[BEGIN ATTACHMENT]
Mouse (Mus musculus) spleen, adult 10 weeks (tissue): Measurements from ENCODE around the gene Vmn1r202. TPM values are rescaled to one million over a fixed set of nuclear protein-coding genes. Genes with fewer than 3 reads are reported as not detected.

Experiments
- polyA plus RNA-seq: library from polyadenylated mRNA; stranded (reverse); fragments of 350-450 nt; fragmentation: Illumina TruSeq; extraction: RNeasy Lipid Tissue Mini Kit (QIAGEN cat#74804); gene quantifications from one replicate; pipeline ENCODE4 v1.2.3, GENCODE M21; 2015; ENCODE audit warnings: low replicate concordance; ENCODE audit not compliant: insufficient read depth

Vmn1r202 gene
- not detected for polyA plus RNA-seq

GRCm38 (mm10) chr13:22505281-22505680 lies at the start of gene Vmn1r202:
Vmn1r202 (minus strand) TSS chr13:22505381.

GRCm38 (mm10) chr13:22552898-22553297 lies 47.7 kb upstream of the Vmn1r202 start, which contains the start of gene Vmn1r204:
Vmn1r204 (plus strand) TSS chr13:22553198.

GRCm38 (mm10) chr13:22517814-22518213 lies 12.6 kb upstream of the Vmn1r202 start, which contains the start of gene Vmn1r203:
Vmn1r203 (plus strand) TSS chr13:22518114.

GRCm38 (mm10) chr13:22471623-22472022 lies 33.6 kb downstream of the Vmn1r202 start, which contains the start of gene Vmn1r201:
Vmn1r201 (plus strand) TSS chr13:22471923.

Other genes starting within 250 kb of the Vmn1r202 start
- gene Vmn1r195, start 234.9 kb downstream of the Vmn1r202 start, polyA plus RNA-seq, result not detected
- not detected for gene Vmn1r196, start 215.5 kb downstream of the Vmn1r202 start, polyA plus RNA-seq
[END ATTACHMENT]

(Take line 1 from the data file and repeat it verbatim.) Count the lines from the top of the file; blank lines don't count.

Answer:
Mouse (Mus musculus) spleen, adult 10 weeks (tissue): Measurements from ENCODE around the gene Vmn1r202. TPM values are rescaled to one million over a fixed set of nuclear protein-coding genes. Genes with fewer than 3 reads are reported as not detected.